Perception, rather than hard facts such as prior ownership or reviews, drive the decision making processes of 43% of consumers looking to buy a new car.
Rather than relying on hard facts, more than 40% of new car buyers avoid a particular model because of common knowledge, according to the J.D. Power and Associates 2012 Avoider Study.
The purpose of the study is to understand why consumers consider or avoid specific models when they are looking for a new car. What the study found was that prior ownership has little to do with someone avoiding a car, as only 14% of respondents said that’s how they base their decision.
Decisions and ratings are used to make a decision, according to 38%. However, perception, however true or not, is the most important reason for avoiding a brand or model. According to 43%, they avoid brands or models because the vehicles “are known” to have poor quality and/or reliability.
“The fact that so many new-vehicle buyers may be basing their opinions about quality and reliability on pre-conceived notions, rather than concrete information or data, demonstrates how important it is for automakers to promote the quality and reliability of their models,” said Jon Osborn, research director at J.D. Power and Associates, in a statement.
Over the last few years Americans have been changing their opinions on the origin of a car. More people avoid an imported car (14%) than ever. At the same time, less Americans (6%) are avoiding domestic cars.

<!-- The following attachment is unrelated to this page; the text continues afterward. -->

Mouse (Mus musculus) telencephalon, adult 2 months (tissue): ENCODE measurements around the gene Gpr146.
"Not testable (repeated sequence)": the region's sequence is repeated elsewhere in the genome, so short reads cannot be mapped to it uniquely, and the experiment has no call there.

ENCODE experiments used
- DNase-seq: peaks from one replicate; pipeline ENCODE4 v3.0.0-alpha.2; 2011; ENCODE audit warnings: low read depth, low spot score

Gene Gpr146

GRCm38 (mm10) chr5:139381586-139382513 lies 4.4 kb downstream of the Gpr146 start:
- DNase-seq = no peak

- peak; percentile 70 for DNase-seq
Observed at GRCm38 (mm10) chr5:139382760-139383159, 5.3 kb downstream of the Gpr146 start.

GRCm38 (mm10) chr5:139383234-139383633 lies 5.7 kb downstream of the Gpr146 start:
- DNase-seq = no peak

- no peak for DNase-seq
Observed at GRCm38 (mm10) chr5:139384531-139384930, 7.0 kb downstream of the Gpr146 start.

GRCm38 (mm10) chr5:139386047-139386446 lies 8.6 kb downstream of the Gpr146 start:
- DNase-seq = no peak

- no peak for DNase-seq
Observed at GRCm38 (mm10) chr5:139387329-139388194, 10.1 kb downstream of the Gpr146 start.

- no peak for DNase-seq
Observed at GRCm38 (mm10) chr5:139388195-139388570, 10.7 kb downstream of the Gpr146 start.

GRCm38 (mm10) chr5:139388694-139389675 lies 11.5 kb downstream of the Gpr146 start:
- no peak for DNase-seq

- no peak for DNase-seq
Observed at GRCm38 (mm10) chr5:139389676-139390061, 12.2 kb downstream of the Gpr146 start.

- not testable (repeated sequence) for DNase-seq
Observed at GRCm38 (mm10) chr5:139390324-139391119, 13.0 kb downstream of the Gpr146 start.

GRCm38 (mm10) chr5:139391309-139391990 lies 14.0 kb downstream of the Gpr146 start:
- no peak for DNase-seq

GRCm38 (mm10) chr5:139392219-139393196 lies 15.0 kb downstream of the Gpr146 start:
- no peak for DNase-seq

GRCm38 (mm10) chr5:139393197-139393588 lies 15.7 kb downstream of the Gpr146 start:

The fact that domestic cars have improved quality, dependability and appeal over the last few years only partially accounts for the decrease in Americans avoiding these cars.
“The decline in avoidance of U.S. models due to their origin reflects a buy-American sentiment that surfaced as the economic recession led to domestic job losses and adversely affected major U.S. institutions such as the Detroit Big Three,” Osborn said.
Inlet for the electrical charger in the left side of the Chevrolet Volt with the manufacturer's provided charging cord.
There has also been a shift in reasons influencing a purchase. In 2010, reliability and the deal on the car were two of the main reasons people were choosing to purchase specific models. However, the most recent study reveals that gas mileage is now the most influential reason.
Alternative fuel cars like the Chevrolet Volt, Nissan Leaf and Toyota Prius garnered attention from consumers. The two reasons cited most often by respondents for purchasing these cars were gas mileage and environmental impact.